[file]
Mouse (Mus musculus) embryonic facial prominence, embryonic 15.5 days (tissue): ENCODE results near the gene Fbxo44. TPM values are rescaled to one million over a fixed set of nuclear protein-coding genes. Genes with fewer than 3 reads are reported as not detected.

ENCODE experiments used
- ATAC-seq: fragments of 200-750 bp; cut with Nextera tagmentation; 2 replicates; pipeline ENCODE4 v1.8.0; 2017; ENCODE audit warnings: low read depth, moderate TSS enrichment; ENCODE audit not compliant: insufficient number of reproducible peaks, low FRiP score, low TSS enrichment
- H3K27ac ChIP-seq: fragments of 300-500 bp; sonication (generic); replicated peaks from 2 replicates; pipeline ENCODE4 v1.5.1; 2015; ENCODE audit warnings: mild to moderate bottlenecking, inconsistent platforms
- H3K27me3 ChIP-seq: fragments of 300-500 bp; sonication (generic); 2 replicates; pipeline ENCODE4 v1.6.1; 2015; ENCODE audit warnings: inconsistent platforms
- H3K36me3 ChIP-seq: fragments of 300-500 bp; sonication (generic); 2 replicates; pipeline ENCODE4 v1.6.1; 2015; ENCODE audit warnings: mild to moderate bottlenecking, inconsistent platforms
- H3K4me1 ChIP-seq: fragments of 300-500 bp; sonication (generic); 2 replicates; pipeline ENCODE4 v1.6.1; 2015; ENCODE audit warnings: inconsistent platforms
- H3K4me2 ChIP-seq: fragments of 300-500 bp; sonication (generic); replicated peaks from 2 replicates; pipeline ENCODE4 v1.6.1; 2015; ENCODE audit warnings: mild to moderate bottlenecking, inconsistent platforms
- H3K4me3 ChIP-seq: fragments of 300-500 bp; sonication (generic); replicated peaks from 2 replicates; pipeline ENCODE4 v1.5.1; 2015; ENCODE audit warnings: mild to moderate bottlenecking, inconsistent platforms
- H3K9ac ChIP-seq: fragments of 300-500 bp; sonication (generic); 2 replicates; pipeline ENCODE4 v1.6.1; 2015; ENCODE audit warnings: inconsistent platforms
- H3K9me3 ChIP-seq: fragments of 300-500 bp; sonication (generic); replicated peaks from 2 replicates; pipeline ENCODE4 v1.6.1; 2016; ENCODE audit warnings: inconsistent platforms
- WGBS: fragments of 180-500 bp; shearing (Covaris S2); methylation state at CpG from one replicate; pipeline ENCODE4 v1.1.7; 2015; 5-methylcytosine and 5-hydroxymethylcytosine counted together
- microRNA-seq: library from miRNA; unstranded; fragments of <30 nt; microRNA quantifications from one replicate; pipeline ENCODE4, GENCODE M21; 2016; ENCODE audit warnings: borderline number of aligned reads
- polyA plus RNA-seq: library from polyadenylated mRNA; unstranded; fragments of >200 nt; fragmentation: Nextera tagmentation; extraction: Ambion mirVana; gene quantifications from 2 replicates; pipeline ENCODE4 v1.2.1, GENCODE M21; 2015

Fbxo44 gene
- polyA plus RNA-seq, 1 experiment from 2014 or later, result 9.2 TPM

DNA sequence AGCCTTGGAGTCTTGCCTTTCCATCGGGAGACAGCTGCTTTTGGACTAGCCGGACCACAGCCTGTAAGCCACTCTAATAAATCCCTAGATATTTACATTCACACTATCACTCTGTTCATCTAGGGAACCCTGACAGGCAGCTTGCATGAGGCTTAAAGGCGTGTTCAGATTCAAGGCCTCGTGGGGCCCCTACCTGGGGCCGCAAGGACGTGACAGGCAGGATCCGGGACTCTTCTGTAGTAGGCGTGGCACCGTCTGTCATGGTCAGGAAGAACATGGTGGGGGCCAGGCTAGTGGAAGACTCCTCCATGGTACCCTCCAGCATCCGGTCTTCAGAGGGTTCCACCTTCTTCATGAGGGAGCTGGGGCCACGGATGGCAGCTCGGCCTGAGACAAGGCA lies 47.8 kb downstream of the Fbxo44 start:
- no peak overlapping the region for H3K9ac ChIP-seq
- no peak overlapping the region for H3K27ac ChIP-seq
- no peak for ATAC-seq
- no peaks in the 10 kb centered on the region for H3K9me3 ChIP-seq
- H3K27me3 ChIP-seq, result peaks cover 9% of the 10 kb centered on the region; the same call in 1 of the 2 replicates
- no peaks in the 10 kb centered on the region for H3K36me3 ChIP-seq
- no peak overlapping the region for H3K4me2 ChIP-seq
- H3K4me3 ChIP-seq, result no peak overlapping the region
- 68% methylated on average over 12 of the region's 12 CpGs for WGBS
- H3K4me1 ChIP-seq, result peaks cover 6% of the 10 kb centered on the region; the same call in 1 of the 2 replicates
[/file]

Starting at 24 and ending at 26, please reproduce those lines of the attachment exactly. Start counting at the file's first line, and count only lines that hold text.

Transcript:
- no peak overlapping the region for H3K4me2 ChIP-seq
- H3K4me3 ChIP-seq, result no peak overlapping the region
- 68% methylated on average over 12 of the region's 12 CpGs for WGBS